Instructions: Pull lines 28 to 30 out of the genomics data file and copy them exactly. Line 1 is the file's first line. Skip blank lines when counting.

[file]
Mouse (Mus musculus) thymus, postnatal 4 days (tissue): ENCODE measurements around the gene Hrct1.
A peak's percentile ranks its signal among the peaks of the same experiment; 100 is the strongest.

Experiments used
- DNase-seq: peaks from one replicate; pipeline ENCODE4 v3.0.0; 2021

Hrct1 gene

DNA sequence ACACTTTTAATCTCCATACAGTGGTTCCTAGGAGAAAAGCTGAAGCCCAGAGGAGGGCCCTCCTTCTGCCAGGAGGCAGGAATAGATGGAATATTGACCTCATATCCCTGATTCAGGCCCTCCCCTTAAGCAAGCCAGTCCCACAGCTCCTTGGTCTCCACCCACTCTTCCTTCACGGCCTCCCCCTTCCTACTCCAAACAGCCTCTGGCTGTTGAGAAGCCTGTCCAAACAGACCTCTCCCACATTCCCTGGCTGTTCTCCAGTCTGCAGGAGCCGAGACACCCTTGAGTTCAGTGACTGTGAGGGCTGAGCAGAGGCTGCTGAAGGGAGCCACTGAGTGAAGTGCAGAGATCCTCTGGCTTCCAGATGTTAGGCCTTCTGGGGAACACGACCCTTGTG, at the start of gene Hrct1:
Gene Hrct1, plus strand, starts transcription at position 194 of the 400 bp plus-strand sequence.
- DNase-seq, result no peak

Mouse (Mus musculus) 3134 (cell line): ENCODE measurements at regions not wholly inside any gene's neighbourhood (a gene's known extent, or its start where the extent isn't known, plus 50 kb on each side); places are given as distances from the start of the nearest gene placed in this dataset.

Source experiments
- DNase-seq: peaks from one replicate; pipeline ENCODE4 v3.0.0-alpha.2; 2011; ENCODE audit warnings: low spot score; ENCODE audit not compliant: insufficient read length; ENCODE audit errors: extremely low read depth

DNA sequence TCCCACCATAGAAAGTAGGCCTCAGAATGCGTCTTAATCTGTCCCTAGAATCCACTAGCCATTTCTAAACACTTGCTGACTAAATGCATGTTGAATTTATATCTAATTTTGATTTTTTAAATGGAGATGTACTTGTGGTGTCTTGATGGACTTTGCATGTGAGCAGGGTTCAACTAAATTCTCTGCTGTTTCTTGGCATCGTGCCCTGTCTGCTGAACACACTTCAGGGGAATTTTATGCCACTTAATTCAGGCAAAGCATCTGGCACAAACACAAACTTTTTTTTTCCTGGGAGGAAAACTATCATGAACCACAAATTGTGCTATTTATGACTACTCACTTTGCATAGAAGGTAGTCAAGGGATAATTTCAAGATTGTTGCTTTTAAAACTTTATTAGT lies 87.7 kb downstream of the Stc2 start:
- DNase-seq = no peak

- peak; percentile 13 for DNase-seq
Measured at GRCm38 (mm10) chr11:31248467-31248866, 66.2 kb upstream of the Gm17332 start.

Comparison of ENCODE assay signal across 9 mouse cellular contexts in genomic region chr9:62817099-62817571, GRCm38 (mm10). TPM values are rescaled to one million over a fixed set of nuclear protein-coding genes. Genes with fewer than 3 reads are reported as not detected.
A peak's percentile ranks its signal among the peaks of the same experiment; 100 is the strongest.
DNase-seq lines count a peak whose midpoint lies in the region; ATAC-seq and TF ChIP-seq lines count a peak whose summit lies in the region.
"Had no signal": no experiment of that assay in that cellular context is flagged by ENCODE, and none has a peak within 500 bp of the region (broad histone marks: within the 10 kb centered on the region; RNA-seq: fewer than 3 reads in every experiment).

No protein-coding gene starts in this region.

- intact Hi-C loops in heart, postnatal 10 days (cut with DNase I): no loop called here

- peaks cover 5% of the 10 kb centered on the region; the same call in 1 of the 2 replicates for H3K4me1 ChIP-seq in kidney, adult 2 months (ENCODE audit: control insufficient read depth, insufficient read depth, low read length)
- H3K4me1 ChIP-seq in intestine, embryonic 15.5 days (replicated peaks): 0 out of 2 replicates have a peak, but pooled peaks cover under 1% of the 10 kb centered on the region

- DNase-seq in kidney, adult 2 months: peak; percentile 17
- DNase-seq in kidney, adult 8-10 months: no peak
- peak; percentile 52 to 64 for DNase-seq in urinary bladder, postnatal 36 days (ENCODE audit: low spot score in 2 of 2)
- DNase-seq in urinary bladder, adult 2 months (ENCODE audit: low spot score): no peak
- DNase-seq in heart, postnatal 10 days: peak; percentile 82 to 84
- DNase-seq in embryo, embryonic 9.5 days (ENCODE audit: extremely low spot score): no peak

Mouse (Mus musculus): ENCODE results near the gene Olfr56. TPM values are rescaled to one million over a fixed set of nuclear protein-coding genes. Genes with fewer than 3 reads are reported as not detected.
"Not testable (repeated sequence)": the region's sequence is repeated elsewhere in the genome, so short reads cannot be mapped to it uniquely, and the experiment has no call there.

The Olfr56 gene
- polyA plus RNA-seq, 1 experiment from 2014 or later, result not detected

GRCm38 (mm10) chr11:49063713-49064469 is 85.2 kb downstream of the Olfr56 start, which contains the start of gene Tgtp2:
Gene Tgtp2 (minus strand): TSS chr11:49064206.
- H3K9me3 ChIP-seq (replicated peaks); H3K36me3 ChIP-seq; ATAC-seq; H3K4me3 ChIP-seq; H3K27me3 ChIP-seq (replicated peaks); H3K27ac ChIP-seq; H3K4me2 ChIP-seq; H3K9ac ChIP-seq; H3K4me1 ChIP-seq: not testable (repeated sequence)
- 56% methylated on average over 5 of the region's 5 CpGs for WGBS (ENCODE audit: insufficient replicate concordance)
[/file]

- DNase-seq in heart, postnatal 10 days: peak; percentile 82 to 84
- DNase-seq in embryo, embryonic 9.5 days (ENCODE audit: extremely low spot score): no peak

Mouse (Mus musculus): ENCODE results near the gene Olfr56. TPM values are rescaled to one million over a fixed set of nuclear protein-coding genes. Genes with fewer than 3 reads are reported as not detected.